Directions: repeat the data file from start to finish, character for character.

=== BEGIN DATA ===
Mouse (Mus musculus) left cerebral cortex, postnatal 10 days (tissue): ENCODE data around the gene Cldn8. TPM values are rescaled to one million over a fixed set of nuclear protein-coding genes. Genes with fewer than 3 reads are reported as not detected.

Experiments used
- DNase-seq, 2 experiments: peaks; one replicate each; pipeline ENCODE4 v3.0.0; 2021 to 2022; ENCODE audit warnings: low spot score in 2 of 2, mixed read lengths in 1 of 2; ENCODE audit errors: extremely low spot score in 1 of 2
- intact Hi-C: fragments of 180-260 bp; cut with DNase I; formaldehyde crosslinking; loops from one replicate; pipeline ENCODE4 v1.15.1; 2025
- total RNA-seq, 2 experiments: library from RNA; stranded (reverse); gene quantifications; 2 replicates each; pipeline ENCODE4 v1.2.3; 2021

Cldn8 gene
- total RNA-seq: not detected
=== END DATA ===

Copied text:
Mouse (Mus musculus) left cerebral cortex, postnatal 10 days (tissue): ENCODE data around the gene Cldn8. TPM values are rescaled to one million over a fixed set of nuclear protein-coding genes. Genes with fewer than 3 reads are reported as not detected.

Experiments used
- DNase-seq, 2 experiments: peaks; one replicate each; pipeline ENCODE4 v3.0.0; 2021 to 2022; ENCODE audit warnings: low spot score in 2 of 2, mixed read lengths in 1 of 2; ENCODE audit errors: extremely low spot score in 1 of 2
- intact Hi-C: fragments of 180-260 bp; cut with DNase I; formaldehyde crosslinking; loops from one replicate; pipeline ENCODE4 v1.15.1; 2025
- total RNA-seq, 2 experiments: library from RNA; stranded (reverse); gene quantifications; 2 replicates each; pipeline ENCODE4 v1.2.3; 2021

Cldn8 gene
- total RNA-seq: not detected